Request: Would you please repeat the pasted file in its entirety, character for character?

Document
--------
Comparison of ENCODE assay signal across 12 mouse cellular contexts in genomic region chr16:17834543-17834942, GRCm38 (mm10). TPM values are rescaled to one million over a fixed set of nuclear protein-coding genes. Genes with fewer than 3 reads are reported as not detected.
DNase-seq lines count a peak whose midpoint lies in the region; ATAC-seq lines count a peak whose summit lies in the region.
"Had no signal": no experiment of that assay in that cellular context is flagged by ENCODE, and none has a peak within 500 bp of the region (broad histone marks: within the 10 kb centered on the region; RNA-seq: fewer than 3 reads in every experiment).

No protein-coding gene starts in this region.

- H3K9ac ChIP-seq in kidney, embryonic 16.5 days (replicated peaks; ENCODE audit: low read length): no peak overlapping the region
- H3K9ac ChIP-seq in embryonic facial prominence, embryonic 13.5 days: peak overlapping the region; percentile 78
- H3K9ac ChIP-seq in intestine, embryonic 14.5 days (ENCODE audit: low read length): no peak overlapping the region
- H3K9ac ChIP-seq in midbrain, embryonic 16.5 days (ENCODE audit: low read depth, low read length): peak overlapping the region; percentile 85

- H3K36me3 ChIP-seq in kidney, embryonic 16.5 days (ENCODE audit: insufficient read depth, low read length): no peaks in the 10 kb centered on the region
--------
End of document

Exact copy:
Comparison of ENCODE assay signal across 12 mouse cellular contexts in genomic region chr16:17834543-17834942, GRCm38 (mm10). TPM values are rescaled to one million over a fixed set of nuclear protein-coding genes. Genes with fewer than 3 reads are reported as not detected.
DNase-seq lines count a peak whose midpoint lies in the region; ATAC-seq lines count a peak whose summit lies in the region.
"Had no signal": no experiment of that assay in that cellular context is flagged by ENCODE, and none has a peak within 500 bp of the region (broad histone marks: within the 10 kb centered on the region; RNA-seq: fewer than 3 reads in every experiment).

No protein-coding gene starts in this region.

- H3K9ac ChIP-seq in kidney, embryonic 16.5 days (replicated peaks; ENCODE audit: low read length): no peak overlapping the region
- H3K9ac ChIP-seq in embryonic facial prominence, embryonic 13.5 days: peak overlapping the region; percentile 78
- H3K9ac ChIP-seq in intestine, embryonic 14.5 days (ENCODE audit: low read length): no peak overlapping the region
- H3K9ac ChIP-seq in midbrain, embryonic 16.5 days (ENCODE audit: low read depth, low read length): peak overlapping the region; percentile 85

- H3K36me3 ChIP-seq in kidney, embryonic 16.5 days (ENCODE audit: insufficient read depth, low read length): no peaks in the 10 kb centered on the region